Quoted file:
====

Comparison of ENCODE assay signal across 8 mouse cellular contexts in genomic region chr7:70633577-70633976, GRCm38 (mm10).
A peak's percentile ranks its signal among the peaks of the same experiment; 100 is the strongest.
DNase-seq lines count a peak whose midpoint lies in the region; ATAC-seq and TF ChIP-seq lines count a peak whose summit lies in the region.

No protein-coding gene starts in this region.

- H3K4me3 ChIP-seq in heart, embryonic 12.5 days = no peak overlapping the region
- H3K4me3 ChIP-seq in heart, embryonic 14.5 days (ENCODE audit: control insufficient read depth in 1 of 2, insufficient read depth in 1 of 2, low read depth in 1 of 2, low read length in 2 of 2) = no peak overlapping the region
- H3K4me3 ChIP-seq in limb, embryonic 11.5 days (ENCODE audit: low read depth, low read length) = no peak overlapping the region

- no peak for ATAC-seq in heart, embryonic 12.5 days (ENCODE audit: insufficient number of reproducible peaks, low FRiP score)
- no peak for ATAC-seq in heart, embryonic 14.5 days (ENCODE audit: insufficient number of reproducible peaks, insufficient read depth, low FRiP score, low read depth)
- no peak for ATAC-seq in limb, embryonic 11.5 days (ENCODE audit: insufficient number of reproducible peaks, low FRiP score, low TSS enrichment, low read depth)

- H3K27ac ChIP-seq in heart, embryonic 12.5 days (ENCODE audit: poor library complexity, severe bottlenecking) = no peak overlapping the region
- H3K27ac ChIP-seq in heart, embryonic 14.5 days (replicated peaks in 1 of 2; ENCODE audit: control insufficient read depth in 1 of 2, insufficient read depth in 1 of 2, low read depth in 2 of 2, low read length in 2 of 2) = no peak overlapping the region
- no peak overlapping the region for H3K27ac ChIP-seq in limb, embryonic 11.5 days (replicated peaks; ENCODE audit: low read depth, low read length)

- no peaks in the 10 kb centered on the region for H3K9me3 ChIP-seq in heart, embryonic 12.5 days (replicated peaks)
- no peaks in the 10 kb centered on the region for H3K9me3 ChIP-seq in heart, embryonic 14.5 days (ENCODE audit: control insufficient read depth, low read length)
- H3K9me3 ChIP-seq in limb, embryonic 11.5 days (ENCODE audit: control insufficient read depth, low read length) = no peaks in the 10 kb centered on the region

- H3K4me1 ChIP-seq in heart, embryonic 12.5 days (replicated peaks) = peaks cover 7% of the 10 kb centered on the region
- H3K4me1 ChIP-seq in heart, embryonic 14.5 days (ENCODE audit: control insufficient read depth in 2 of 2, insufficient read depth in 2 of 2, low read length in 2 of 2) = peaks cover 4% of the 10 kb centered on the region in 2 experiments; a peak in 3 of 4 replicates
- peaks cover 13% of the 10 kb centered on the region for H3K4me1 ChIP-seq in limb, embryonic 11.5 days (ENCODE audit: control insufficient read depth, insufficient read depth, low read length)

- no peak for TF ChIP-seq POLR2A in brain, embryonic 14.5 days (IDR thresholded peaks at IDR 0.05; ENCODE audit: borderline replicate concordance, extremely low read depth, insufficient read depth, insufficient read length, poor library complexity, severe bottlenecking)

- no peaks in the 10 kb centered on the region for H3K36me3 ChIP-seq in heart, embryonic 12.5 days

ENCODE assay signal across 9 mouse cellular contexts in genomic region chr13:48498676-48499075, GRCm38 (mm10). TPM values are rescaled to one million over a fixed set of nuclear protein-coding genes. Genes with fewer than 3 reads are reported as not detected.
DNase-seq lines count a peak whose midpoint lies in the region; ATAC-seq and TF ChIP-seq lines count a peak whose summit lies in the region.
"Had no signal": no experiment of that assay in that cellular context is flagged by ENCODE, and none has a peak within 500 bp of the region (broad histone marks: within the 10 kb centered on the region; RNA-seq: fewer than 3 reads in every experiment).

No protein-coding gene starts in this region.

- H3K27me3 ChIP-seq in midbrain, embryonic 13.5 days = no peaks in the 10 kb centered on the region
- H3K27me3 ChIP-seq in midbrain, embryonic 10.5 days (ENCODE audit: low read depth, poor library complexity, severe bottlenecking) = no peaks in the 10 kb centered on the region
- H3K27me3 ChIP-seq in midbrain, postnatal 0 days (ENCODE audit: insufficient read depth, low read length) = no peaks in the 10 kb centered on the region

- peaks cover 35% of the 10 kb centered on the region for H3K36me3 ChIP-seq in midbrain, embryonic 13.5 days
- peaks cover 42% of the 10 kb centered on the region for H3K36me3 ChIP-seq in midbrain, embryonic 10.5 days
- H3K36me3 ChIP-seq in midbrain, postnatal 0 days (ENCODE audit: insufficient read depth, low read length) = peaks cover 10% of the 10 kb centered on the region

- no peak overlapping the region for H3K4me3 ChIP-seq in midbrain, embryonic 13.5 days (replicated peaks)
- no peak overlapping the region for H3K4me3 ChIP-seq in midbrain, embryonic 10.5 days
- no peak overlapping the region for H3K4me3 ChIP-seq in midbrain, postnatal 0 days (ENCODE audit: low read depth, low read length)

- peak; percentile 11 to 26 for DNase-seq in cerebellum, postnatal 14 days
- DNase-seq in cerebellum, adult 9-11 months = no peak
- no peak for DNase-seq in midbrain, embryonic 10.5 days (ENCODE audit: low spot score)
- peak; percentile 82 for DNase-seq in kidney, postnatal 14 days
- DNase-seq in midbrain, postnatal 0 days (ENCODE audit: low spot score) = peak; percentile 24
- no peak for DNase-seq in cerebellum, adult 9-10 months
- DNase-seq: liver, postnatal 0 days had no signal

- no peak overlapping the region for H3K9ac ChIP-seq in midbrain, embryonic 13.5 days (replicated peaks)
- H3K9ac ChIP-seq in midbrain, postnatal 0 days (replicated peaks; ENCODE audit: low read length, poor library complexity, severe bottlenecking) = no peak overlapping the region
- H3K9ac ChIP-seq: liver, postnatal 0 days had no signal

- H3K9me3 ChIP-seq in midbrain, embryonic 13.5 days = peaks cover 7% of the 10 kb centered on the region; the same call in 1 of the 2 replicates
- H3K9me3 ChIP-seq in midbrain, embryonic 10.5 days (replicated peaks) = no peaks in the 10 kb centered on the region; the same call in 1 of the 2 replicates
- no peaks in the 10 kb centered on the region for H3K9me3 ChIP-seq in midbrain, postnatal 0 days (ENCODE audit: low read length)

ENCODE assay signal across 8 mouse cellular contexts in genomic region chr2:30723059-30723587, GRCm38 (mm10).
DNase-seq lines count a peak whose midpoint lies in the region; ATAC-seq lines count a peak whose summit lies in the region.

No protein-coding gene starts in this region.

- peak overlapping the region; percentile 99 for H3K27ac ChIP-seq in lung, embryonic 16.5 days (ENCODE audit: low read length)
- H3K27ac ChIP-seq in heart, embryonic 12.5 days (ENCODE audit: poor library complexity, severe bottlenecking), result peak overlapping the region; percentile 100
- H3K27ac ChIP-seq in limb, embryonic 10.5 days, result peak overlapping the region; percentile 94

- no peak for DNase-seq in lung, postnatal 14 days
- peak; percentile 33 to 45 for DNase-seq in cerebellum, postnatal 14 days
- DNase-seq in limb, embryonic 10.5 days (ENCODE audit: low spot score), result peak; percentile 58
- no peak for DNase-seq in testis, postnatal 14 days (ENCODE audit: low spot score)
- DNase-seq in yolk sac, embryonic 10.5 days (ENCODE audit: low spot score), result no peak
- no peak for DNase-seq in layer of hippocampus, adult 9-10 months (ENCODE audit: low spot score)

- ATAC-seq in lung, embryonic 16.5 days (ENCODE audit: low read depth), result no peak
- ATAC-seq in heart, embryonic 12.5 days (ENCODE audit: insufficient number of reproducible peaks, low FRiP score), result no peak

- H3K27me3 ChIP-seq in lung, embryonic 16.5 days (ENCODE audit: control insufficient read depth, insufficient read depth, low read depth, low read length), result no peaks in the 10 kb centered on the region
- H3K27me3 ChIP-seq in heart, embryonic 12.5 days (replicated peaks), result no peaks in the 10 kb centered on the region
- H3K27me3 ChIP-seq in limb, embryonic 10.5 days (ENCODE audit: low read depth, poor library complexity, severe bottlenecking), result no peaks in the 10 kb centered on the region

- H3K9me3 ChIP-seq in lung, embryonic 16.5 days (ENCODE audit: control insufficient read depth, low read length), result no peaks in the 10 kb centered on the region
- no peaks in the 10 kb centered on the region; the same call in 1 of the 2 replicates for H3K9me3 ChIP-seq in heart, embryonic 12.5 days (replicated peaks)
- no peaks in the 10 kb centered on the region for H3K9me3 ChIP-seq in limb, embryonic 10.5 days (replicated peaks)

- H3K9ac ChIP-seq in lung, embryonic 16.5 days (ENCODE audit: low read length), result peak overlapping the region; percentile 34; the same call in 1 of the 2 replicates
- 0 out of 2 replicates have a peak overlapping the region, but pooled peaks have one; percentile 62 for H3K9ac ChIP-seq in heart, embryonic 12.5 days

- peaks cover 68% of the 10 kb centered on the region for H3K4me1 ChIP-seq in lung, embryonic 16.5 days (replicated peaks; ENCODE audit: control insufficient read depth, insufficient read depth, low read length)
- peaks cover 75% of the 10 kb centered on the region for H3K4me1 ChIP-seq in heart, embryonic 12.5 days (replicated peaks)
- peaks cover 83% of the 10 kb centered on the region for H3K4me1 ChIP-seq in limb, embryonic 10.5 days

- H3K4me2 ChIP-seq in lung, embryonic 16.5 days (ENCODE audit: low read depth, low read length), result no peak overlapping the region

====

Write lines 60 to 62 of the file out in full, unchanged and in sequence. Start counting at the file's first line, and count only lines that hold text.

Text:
- ATAC-seq in lung, embryonic 16.5 days (ENCODE audit: low read depth), result no peak
- ATAC-seq in heart, embryonic 12.5 days (ENCODE audit: insufficient number of reproducible peaks, low FRiP score), result no peak

- H3K27me3 ChIP-seq in lung, embryonic 16.5 days (ENCODE audit: control insufficient read depth, insufficient read depth, low read depth, low read length), result no peaks in the 10 kb centered on the region